Marina Rebeka and Sonya Yoncheva both excel as Norma at Barcelona’s Liceu  

SpainSpain Bellini, Norma: Chorus and Orchestra of the Gran Teatre del Liceu / Domingo Hindoyan (conductor), Gran Teatre del Liceu, Barcelona, 22 & 23.7.2022. (JMI)

Marina Rebeka (Norma) and Varduhi Abrahamyan (Adalgisa) © D. Ruano

Director – Álex Ollé
Sets – Alfons Flores
Costumes – Lluc Castells
Lighting – Marco Filibeck
Chorus director – Pablo Assante

Norma – Marina Rebeka / Sonya Yoncheva
Pollione – Riccardo Massi / Airam Hernández
Adalgisa – Varduhi Abrahamyan / Teresa Iervolino
Oroveso – Marco Mimica
Clotilde – Nuria Vilà
Flavio – Néstor Losán

This Vincenzo Bellini masterpiece was last seen at the Liceu in 2015, when Sondra Radvanovsky and Gregory Kunde performed in the main cast and both triumphed in their roles. On this occasion, the interest was centered on the alternating Normas, Marina Rebeka and Sonya Yoncheva.

The first cast chronologically featured Marina Rebeka as the protagonist, but it is difficult for me to consider it as the ‘first cast’. Sonya Yoncheva is currently a leading figure in the lyric world and, if she didn’t sing Norma earlier, it was due to her commitments elsewhere, especially a Munich concert with William Christie and the one a few days earlier in Madrid where she accompanied Plácido Domingo.

Gran Teatre del Liceu’s Norma © D. Ruano

The staging by Alex Ollé (one of the artistic directors of La Fura dels Baus and currently artist-in-residence artist at the Liceu) comes from London’s Covent Garden, where it premiered in 2016. It takes the action out of the historical context and brings it up to modern times, which always presents problems. The Druids become a sort of religious-military sect, located more in Spain than in France, with hoods, impaling and the like. The sets are rather original, with almost the entire opera taking place in an outdoor space; the only decoration, apart from an altar, is a profusion of Crucifixes. In addition, Norma’s house appears at the beginning of Act II in a modern setting with sofas and a television. The costumes offer a profusion of military and ecclesiastical uniforms (especially women’s) for the Druids and normal street clothes for the so-called Romans.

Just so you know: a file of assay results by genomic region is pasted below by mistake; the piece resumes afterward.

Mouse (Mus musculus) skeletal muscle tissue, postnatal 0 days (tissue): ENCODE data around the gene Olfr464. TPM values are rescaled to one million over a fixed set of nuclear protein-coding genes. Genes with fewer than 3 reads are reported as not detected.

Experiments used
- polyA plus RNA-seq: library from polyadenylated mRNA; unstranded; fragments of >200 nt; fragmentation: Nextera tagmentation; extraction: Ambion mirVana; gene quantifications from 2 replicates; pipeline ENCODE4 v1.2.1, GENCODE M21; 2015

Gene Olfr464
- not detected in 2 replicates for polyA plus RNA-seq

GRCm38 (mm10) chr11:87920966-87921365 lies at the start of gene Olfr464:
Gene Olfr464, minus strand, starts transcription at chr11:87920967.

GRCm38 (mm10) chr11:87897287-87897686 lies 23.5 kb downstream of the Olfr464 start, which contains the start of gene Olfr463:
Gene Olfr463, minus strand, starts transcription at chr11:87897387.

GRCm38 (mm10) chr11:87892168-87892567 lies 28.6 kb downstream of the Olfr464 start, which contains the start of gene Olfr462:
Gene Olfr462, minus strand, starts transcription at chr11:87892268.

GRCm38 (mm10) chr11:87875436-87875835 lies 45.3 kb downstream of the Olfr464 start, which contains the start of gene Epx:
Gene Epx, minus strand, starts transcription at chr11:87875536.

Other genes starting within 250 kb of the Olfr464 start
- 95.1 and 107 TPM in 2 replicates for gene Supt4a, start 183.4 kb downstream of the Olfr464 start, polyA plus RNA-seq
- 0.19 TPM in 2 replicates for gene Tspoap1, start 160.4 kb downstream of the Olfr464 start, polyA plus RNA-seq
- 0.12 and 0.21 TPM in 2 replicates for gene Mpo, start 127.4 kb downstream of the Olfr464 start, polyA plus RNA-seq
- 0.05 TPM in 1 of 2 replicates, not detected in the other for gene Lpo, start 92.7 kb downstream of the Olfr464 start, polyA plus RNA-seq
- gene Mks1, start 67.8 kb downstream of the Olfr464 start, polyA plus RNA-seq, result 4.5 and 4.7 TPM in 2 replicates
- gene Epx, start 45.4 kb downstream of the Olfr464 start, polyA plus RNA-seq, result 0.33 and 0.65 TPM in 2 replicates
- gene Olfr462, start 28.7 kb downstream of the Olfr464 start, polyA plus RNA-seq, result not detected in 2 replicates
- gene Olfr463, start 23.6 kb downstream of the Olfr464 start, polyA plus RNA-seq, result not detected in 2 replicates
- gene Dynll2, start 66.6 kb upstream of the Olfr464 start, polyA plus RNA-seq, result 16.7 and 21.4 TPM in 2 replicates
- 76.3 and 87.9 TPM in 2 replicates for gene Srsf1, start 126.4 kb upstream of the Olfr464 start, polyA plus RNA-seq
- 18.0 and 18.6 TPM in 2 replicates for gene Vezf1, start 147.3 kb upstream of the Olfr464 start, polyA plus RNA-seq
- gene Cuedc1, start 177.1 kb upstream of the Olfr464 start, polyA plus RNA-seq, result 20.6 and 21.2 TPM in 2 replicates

Domingo Hindoyan, whose conducting has always been convincing, was last at the Liceu three years ago leading Luisa Miller. I would highlight his reading of Act II where the emotion, which lacked somewhat in Act I, was superb. He took great care of the singers, which is very important in a bel canto opera like this one. Under his baton, both the Orchestra and the Chorus of the Gran Teatre del Liceu did well.

Norma was performed on the first evening by soprano Marina Rebeka, who has an attractive voice, brilliant in the upper part, and resolved the score’s coloratura demands. Marina Rebeka is a lyrical soprano, and there are moments when a more dramatic voice than hers is needed. To all this we must add a good stage temperament, which makes her worthy of her triumph. To the audience’s surprise, she did not come out to receive the well-deserved applause in the final bows, where Domingo Hindoyan asked the audience for silence and announced that she would have come out, but that she was indisposed. Indeed, she did come out, supported by the conductor and another person, and it is hard to understand how she could have concluded the performance in that state. Hats off to Rebeka for her great professionalism!